To a Child Dancing in the Wind

Dance there upon the shore;
What need have you to care
For wind or water’s roar?
And tumble out your hair
That the salt drops have wet;
Being young you have not known
The fool’s triumph, nor yet
Love lost as soon as won,
Nor the best labourer dead
And all the sheaves to bind.
What need have you to dread
The monstrous crying of wind!
                         —W. B. Yeats

I didn’t love this poem until I was old enough to really get it. It is so loving and tender and enchanted by the ineffable charm of innocent youth; and it is also so bitter.

When I was young I remember seeing that bitter look on older peoples’ faces at the oddest times. Just when I expected them to join in my delight at some wonderful plan my friends and I had cooked up—we’ll spend a whole winter in a cabin with nothing but a wood stove to keep us warm and we’ll write and paint and make maple syrup in the spring; or after my friend Mina and I read Peter S. Beagle’s I See by my Outfit and we wanted to ride across the country on motor scooters, when we were twelve—and suddenly there it was, trusted faces suffused with affectionate amusement, and laced with bitterness.

But why? Why?

Now I know.

There comes a day, the first of many days, when we tumble out our hair that the salt drops have wet, and feel not joy but confusion and even fear. Not yet dread, we’re still too optimistic for that. But the pure sweetness of dancing in the wind, oblivious to the water’s roar, is gone forever even though we don’t know it yet.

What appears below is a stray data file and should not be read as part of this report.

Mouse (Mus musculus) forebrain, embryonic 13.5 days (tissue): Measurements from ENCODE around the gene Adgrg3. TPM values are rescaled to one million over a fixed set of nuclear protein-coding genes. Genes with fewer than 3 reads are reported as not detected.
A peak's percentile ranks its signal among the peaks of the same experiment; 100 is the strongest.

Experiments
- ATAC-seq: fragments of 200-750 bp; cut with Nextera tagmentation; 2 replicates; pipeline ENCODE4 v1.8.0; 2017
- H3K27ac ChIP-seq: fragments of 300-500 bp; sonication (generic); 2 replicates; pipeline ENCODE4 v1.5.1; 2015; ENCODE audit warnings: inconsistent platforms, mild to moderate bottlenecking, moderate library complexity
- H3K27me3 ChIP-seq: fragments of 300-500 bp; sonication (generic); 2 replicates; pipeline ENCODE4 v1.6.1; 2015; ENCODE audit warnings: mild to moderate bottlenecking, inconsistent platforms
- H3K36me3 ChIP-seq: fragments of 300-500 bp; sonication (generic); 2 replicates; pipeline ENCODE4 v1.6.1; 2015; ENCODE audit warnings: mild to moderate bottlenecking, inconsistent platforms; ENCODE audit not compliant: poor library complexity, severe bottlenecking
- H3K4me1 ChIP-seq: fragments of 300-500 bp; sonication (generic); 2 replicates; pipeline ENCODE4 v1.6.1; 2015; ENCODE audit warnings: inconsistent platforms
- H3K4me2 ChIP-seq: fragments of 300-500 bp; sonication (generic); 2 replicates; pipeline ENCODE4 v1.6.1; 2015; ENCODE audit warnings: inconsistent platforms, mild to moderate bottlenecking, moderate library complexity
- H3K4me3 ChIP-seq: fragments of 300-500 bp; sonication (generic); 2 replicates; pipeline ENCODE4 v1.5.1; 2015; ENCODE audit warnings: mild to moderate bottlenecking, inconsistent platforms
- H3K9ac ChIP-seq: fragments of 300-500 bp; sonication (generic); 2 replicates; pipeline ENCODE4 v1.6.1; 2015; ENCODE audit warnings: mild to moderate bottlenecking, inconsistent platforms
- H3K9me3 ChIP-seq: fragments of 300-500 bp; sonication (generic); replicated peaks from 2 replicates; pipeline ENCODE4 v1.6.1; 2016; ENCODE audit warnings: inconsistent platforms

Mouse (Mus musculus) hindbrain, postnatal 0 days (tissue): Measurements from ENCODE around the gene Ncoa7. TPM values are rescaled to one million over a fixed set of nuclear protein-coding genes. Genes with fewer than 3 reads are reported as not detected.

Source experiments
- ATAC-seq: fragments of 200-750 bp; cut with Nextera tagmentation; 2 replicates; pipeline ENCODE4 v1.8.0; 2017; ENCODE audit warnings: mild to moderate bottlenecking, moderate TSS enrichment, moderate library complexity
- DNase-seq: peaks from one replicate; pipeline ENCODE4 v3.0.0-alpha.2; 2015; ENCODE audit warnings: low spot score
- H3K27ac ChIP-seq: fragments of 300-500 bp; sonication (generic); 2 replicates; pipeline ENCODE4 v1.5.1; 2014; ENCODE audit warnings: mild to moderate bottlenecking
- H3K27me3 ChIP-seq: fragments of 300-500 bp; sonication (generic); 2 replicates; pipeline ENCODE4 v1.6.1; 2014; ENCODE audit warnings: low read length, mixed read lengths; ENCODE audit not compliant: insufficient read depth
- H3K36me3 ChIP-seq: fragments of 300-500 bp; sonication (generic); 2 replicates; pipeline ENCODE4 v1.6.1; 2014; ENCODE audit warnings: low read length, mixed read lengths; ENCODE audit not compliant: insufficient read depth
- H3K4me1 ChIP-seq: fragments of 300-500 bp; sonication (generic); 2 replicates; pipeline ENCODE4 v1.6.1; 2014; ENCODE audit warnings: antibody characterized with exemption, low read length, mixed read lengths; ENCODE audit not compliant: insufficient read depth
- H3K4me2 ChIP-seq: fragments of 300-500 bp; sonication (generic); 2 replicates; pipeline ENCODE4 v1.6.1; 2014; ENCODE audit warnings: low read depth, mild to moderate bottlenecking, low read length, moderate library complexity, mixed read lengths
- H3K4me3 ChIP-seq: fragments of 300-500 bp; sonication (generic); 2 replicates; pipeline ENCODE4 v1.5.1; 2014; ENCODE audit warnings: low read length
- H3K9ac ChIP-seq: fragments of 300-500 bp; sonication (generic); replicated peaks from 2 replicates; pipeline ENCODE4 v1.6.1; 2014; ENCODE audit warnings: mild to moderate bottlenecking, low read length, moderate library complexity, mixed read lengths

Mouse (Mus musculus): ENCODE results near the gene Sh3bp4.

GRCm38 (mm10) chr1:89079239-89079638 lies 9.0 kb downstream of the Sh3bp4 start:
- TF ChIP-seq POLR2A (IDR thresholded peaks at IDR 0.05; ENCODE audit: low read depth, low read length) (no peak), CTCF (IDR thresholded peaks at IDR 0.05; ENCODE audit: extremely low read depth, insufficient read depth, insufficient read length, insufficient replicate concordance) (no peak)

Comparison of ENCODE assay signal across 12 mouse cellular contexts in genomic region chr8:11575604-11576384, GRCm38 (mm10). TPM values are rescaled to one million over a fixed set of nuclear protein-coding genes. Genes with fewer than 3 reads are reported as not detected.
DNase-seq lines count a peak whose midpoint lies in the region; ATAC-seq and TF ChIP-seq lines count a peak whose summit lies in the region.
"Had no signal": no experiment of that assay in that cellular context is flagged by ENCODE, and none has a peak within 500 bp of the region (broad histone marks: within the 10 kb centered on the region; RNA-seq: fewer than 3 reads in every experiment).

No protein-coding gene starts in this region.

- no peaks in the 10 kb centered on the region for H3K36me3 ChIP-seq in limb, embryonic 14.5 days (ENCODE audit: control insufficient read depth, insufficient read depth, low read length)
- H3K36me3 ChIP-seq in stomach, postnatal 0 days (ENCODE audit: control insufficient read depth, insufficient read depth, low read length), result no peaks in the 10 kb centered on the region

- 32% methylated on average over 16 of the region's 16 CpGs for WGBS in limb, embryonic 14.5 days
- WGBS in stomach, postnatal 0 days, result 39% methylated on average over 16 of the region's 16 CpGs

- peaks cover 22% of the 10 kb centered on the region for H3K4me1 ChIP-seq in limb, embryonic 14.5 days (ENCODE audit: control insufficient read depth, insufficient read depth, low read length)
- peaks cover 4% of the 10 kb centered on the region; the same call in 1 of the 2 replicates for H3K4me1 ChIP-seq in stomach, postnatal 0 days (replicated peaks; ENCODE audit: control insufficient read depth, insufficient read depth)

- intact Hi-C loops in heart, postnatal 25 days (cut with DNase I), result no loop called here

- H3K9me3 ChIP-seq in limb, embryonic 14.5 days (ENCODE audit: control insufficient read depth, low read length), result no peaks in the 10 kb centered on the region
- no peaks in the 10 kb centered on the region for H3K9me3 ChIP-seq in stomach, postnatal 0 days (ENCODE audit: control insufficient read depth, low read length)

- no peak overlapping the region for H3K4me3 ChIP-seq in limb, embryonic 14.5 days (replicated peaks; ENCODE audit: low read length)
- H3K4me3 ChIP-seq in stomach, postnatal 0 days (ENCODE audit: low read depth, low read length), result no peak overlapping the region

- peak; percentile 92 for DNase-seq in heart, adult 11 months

It is on a day like that, or shortly after, that Tiffany, Crystal, and Brittany, all daughters of Zeus, begin their stories in the Daughters of Zeus Trilogy, Kristine Grayson’s omnibus that we are publishing this week. It’s the third of four Grayson omnibuses WMG is publishing this spring.

In it, the girls have been stripped of their magic and their positions of power on Mount Olympus, and now they have to grow up. And like many teens, they must deal with a) Dad, who in their case is Zeus and doesn’t realize that the lusty days of his power and glory are over; b) their moms, human and protective, who don’t realize that despite the girls’ childhoods with the Gods, the girls aren’t as out of touch and incompetent as their moms think; c) relatives, such as Athena, Dionysus, Eros… you know; and d) the Fates. What could possibly go wrong?

Lots, of course. The girls are young and have not known a fool’s triumph, nor love lost as soon as won. But they’re about to know the ups and downs of being both teens and extraordinary.

Get the omnibus Tuesday, May 21. Also, get the individual novels, Tiffany Tumbles, Crystal Caves, and Brittany Bends, in brand new editions both as ebooks and paper.